logic fit naturally into a parallel data structure. (3)
This type of massively parallel architecture had been tried before, but what enabled
the CM-2 to succeed where other designs had failed was an extremely flexible and
fast communications network between the processors. Using the model of the
human brain, Hillis's design placed importance not so much on the processors
themselves, but rather on the nature and mutability of the connections between
them, hence the name "Connection Machine."
many identical interconnected processors under
the supervision of a single control unit, see figure 7.1.2. The control unit
transmits the same instruction, simultaneously, to all processors.
All the processing elements simultaneously execute the same instruction and are
said to be 'lock-stepped' together. Each processor works on data from its own
memory and hence on distinct data streams. (Some systems also provide a shared
global memory for communications.) Every processor must be allowed to complete
its instruction before the next instruction is taken for execution. Thus, the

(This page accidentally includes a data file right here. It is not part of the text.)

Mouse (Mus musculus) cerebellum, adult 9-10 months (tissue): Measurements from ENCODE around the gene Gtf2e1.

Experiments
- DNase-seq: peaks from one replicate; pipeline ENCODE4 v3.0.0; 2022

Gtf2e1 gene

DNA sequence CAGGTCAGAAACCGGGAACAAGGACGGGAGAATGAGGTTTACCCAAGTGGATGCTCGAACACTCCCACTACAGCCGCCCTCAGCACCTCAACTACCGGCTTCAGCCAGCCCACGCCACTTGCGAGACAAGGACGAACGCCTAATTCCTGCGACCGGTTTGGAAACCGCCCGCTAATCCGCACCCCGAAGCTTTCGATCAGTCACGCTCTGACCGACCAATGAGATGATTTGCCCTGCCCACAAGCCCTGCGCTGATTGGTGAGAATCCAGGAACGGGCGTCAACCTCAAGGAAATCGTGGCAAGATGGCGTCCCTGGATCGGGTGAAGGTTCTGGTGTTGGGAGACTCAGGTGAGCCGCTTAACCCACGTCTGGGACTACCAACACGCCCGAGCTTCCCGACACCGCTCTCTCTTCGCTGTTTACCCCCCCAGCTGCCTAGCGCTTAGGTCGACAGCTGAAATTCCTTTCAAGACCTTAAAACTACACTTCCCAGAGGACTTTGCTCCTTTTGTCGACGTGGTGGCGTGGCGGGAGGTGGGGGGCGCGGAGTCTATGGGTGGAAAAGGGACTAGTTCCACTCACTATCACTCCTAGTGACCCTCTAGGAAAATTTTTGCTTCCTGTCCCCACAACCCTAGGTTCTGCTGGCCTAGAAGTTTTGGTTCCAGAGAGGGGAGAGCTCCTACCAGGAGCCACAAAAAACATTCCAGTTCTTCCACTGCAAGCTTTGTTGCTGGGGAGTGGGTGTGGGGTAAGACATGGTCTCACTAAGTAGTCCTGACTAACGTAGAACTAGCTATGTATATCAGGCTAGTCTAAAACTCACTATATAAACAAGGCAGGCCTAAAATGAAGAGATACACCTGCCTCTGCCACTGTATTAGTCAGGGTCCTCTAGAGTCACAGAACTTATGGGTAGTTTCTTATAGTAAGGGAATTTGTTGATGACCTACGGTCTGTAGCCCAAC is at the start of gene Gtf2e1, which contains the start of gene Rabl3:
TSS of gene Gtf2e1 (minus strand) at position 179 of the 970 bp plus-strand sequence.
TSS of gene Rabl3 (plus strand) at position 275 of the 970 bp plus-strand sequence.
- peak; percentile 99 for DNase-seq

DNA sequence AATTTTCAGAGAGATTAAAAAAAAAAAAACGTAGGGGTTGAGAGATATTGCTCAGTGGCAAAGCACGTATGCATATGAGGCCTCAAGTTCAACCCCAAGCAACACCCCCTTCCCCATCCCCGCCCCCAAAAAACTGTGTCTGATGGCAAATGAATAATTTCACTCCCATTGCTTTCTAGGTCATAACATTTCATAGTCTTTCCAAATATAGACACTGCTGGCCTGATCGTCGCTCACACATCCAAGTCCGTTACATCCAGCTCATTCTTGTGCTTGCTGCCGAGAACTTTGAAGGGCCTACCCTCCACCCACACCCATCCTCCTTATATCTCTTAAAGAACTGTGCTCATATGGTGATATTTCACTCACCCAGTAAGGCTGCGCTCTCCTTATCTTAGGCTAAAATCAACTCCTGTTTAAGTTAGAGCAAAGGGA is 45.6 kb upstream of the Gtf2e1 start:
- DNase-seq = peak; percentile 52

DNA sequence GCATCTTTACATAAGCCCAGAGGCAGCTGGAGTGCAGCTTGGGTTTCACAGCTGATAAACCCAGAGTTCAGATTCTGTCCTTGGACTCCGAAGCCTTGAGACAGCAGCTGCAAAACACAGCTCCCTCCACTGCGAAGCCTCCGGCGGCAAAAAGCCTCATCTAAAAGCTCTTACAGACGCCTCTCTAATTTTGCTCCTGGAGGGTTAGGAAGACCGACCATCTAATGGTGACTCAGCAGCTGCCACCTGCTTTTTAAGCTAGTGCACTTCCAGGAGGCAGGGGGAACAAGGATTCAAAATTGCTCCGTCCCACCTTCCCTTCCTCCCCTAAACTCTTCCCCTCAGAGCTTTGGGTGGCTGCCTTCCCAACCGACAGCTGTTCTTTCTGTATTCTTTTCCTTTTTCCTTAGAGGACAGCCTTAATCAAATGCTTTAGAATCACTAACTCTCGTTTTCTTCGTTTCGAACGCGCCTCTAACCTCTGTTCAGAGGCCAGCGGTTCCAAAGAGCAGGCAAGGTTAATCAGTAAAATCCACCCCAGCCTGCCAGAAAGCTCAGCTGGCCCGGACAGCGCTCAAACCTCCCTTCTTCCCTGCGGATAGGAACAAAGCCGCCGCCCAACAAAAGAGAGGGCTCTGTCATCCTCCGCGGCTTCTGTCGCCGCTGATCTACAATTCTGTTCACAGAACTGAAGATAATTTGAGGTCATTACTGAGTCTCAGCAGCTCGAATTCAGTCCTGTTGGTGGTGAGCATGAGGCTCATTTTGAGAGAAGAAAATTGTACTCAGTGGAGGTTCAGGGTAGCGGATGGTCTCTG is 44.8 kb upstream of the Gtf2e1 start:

execution of instructions is said to be synchronous.
This category corresponds to the array processors discussed in section 2.3.3
and examples include; ILLIAC-IV, PEPE, BSP, STARAN, MPP, DAP and the
Connection Machine (CM-1).
- The Connection Machine CM-1 has 65,536 simple 1-bit processors connected into a
hypercube and each having 4Kbits of memory. Every processor is connected to a
central unit called the 'microcontroller' which issues identical 'nanoinstructions'
to all of them. This unit can be regarded as a control unit.
Processors Grain Topology Control Multiplicity
V S Hypercube V
- It should be noted that the CM-1 is not very efficient when doing floating-point
calculations. In the development it turned out that floating-point performance
was very important for the commercial success of such a massively parallel computer.
- Therefore in the CM-2, the memory size was increased (to 64K or 256K per processor)
and special floating-point accelerators were added. These chips were added one
for each 32 1-bit processors, corresponding to the 32-bit width of one